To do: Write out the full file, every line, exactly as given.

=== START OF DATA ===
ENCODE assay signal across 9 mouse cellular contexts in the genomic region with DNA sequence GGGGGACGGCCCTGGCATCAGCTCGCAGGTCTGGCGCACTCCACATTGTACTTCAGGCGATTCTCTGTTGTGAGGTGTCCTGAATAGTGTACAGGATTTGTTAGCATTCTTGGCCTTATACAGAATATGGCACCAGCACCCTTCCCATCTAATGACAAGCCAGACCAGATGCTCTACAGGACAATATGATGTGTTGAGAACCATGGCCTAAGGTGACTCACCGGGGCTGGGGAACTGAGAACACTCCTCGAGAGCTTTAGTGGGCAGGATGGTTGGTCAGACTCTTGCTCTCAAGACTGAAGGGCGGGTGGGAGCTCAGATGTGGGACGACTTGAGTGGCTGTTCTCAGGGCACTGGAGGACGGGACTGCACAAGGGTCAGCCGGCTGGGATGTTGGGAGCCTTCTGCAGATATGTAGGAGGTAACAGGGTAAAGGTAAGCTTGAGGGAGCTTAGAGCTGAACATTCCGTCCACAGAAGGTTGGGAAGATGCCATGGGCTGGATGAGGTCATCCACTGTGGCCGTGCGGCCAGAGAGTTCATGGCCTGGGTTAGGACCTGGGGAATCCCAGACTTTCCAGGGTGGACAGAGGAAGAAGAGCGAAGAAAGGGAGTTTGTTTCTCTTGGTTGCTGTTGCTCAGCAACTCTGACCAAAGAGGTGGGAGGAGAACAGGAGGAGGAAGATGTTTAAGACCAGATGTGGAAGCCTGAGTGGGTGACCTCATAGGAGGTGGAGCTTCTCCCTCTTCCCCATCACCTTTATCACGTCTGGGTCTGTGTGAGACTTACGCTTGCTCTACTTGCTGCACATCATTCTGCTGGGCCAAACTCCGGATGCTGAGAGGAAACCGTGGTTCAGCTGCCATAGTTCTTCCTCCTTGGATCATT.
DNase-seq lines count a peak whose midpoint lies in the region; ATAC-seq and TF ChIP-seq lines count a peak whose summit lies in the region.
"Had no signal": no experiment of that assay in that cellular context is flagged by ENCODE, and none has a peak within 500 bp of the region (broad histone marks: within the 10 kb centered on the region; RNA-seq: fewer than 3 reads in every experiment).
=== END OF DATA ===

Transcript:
ENCODE assay signal across 9 mouse cellular contexts in the genomic region with DNA sequence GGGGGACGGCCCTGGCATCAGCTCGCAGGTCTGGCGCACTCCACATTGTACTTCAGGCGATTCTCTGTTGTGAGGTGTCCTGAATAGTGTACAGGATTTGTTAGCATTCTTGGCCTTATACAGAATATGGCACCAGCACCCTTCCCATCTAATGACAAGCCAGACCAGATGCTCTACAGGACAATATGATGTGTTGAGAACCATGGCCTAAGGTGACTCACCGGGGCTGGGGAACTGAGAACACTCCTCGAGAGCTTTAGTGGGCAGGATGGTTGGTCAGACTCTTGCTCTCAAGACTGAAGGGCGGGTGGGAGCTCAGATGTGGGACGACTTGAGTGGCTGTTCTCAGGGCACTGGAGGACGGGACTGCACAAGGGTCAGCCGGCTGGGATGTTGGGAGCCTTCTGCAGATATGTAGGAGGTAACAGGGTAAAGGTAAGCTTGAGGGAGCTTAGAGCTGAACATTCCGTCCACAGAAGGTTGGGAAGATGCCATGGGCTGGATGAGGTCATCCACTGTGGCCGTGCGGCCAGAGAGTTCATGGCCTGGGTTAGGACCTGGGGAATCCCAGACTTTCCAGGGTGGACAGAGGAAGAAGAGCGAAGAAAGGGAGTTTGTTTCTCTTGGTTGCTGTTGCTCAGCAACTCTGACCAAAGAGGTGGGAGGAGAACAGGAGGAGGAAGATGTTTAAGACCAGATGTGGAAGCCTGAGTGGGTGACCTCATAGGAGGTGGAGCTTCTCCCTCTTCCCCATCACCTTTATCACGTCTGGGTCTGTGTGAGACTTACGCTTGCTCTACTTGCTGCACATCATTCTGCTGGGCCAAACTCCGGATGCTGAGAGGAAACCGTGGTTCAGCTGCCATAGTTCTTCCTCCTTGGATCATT.
DNase-seq lines count a peak whose midpoint lies in the region; ATAC-seq and TF ChIP-seq lines count a peak whose summit lies in the region.
"Had no signal": no experiment of that assay in that cellular context is flagged by ENCODE, and none has a peak within 500 bp of the region (broad histone marks: within the 10 kb centered on the region; RNA-seq: fewer than 3 reads in every experiment).